Exclusive interviews with leading policymakers that convey the true policy message that impacts markets.
Reporting on key macro data at the time of release.
Real-time insight on key fixed income and fx markets.
- Emerging MarketsEmerging Markets
Real-time insight of emerging markets in CEMEA, Asia and LatAm region
- MNI ResearchMNI Research
Actionable insight on monetary policy, balance sheet and inflation with focus on global issuance. Analysis on key political risk impacting the global markets.
- About Us
By Yali N'Diaye
Ottawa (MNI) - Employment in Canada surprised on the upside in
October, as the economy added 35,300 jobs on the month, following a
10,000 gain in September, Statistics Canada reported Friday.
Analysts in a MNI survey had expected employment to rise half that much,
by 15,000, with the unemployment rate unchanged at 6.2%.
The unemployment rate actually ticked up to 6.3%, but this was
accompanied by a rising participation rate (65.7% versus 65.6% in
Overall details of the report should bring reassurance to the Bank
of Canada, which has been particularly worried about the pace of wage
growth and the weak youth employment.
In October, year-over-year wage growth for permanent workers picked
up again, accelerating to 2.4% from 2.2%. Wage increases have been
picking up speed since a dip reached in April, when they rose just 0.7%
from a year earlier.
Hours worked also increased faster overall, with a 2.7% gain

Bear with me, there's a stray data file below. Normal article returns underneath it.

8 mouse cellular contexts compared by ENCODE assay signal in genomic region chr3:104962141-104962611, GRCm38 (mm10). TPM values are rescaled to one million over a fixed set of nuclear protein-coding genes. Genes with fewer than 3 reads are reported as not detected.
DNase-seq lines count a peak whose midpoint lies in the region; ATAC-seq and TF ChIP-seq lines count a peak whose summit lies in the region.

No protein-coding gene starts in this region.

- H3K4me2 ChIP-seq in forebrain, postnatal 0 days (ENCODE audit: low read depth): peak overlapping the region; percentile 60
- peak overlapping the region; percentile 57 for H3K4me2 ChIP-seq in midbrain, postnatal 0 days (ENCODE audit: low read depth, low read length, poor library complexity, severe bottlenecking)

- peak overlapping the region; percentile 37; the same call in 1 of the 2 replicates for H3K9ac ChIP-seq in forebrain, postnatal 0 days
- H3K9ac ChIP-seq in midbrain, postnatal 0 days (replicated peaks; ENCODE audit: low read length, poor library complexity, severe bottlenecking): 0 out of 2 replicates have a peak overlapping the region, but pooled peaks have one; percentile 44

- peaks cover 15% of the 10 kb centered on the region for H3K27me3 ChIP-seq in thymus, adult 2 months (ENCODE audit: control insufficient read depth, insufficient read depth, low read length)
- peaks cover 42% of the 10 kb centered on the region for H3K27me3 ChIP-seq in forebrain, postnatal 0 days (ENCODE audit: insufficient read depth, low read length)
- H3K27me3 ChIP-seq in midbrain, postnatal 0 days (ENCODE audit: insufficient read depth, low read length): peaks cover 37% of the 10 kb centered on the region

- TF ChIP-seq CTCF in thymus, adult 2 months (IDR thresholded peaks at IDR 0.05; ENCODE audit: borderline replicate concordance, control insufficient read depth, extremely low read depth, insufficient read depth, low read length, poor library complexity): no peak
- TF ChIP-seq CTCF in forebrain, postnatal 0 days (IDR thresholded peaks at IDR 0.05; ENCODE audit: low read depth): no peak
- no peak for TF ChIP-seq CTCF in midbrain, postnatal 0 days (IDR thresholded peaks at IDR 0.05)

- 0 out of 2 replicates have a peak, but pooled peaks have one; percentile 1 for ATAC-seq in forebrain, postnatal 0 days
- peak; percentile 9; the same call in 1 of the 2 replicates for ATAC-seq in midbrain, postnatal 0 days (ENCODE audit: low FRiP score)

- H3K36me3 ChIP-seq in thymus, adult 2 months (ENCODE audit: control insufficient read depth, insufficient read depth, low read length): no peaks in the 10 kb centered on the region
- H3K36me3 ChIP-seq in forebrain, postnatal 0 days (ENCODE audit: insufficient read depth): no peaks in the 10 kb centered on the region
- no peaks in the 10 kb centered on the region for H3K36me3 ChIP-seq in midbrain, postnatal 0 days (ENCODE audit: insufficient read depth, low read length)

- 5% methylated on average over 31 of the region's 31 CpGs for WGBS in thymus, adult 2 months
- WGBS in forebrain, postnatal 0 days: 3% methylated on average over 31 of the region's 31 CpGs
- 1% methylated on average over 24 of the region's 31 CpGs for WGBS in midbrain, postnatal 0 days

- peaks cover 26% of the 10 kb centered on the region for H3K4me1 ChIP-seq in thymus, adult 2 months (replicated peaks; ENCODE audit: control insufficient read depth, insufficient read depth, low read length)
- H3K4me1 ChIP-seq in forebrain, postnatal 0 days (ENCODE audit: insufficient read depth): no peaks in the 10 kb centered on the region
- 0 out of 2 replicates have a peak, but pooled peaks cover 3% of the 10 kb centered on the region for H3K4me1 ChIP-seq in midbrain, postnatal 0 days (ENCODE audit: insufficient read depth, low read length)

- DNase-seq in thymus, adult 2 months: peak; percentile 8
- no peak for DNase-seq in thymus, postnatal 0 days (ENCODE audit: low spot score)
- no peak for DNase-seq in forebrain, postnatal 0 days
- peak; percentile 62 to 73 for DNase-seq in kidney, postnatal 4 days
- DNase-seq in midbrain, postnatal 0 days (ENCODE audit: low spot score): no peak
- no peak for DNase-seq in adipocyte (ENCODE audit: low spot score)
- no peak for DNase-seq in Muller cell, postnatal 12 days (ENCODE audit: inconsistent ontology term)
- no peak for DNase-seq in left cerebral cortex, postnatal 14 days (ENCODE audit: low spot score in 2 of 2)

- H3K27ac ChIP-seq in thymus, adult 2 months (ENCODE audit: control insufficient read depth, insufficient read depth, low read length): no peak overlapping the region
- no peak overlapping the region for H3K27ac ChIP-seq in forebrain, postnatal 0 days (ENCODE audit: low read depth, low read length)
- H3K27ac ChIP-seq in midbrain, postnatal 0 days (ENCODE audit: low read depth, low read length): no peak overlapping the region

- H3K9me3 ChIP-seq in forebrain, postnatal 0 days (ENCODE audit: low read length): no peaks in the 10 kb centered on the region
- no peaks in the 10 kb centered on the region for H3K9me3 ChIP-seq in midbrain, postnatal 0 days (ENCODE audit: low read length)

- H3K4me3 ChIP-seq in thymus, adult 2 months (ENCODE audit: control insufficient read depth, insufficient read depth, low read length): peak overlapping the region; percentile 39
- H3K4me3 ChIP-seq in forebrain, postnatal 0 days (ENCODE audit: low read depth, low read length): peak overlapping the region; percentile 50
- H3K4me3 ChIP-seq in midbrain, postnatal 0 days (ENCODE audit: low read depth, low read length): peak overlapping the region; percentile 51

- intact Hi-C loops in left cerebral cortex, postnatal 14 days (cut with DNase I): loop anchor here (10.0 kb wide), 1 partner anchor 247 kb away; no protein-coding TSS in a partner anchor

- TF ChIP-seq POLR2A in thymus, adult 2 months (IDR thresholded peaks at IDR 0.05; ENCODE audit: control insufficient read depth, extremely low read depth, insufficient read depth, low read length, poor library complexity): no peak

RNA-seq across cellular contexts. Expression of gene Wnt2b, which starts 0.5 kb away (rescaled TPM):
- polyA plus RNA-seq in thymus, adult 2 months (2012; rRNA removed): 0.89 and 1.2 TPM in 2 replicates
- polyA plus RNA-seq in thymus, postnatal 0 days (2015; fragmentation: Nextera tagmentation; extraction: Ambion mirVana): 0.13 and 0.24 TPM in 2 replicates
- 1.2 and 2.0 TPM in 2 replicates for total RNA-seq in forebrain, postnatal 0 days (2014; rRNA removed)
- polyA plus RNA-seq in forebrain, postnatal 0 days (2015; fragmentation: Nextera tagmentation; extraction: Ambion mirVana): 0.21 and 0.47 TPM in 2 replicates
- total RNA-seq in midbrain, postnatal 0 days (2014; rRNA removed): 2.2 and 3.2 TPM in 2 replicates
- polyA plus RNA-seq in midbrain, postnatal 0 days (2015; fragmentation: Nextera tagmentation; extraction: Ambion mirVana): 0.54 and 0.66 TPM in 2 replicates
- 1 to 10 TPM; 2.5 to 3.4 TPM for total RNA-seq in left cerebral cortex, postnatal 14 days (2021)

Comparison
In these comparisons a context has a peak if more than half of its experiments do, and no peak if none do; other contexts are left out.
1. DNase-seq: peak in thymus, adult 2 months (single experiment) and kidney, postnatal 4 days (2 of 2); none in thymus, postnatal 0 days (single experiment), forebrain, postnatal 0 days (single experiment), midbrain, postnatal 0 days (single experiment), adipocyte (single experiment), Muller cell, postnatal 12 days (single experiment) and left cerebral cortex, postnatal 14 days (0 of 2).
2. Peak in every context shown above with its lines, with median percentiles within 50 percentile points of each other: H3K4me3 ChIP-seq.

year-over-year after rising 2.4% in September.
Other details of the report were also positive, with full-time
positions once again leading the monthly gain.
Full-time employment was up 88,700 in October, which is especially
impressive considering the 112,000 surge the previous month.
Part-time employment, on the other hand, contracted a further
53,400 after declining 10,200 in September.
Year-to-date total employment gain is 264,400, with full-time up
340,900 and part-time down 76,600. Over the same period in 2016,
full-time was up just 17,600 and part-time 167,700, for a total
employment increase of 185,300, reflecting the rotation towards more
stable jobs as business sentiment has been improving.
Another positive factor was the 17,500 in youth employment on the
month, along with a rising participation rate, which reached 63.7% after
62.7% in September.
The BOC has been concerned over underemployment among youth, which,
Governor Stephen Poloz said, keeps him up at night.
That being said, Statistics Canada pointed out that the youth
participation rate remains lower than the average of 67% in 2007 and
2008, and has also been trending lower on a 12-month basis (-0.8 point).
Also positive was the decline, albeit modest, in the proportion of
involuntary part-time workers in total part-time employment, to 22.0% in
October from 22.4% in September and 22.7% a year earlier.
New positions were concentrated in the private sector, where
employment rose 39,100 in October after declining 15,500 in September,
while public sector jobs were down 4,500 over the month.
The number of all employees rose 34,500, whereas self-employment,
considered less stable, was up just 800.
On a sector basis, gains in October were led by goods-producing
industries, where employment was up 33,900, while services lagged with
just 1,400, as a 35,900 drop in trade was barely offset by gains in some
Construction was particularly strong, with 18,400 positions added
on the month, followed by a 7,800 increase in manufacturing.
In services, "other services" were up 21,400, followed by
information, culture and recreation (+15,300).
Regionally, the largest employment gains were in Quebec and
--MNI Ottawa Bureau; email:email@example.com